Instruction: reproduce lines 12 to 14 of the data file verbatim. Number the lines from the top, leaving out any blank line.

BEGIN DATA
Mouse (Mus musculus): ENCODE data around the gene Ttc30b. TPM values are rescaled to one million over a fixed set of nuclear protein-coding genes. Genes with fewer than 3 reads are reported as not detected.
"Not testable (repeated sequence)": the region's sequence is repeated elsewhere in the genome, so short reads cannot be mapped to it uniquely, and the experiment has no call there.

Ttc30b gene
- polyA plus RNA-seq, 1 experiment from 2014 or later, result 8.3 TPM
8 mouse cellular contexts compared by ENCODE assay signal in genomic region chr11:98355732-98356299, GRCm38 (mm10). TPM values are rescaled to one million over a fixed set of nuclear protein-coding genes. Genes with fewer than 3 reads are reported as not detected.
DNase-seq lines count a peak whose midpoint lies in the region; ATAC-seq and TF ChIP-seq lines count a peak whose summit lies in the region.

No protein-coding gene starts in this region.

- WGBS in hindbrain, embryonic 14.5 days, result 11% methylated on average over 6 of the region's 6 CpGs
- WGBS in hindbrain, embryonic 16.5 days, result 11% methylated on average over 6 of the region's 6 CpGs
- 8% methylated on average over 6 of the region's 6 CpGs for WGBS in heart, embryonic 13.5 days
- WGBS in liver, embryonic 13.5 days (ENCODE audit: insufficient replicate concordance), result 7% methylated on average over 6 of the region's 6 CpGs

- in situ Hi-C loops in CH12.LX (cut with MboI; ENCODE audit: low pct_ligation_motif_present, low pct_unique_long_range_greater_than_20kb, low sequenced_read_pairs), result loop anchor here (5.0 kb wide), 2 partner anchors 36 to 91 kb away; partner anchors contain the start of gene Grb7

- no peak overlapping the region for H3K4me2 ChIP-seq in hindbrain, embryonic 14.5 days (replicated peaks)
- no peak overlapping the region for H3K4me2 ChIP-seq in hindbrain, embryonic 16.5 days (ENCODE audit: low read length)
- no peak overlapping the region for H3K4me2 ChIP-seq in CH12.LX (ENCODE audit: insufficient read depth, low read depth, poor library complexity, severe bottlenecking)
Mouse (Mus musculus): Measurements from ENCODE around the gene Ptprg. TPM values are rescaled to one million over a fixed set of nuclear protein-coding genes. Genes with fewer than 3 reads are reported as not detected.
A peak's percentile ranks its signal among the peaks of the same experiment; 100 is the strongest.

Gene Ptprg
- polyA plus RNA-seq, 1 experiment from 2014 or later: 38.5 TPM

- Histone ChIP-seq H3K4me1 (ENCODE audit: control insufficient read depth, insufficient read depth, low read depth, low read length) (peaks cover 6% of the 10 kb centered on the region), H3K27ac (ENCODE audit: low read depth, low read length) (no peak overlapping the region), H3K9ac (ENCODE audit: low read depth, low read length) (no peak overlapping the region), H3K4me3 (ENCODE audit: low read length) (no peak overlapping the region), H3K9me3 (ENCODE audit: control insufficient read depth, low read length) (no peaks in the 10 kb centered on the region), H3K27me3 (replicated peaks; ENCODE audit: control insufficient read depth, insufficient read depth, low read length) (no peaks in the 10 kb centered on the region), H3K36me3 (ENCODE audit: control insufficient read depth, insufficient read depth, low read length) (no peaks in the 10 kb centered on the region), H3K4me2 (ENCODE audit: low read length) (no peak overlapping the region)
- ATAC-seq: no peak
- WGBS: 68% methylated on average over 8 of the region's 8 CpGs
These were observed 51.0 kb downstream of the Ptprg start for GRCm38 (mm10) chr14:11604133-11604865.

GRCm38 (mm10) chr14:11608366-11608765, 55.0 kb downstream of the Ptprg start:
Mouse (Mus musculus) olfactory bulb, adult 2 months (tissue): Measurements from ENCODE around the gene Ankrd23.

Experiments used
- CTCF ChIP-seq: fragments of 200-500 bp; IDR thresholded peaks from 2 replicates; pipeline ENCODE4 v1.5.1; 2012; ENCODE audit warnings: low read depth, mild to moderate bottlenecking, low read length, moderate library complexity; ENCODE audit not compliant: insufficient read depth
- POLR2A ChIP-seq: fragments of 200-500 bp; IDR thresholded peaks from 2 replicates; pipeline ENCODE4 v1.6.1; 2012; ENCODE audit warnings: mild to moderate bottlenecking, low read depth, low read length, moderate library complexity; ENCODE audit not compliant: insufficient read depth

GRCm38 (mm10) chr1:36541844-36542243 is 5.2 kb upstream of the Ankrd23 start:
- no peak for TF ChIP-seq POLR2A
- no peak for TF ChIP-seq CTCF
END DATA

- in situ Hi-C loops in CH12.LX (cut with MboI; ENCODE audit: low pct_ligation_motif_present, low pct_unique_long_range_greater_than_20kb, low sequenced_read_pairs), result loop anchor here (5.0 kb wide), 2 partner anchors 36 to 91 kb away; partner anchors contain the start of gene Grb7

- no peak overlapping the region for H3K4me2 ChIP-seq in hindbrain, embryonic 14.5 days (replicated peaks)
- no peak overlapping the region for H3K4me2 ChIP-seq in hindbrain, embryonic 16.5 days (ENCODE audit: low read length)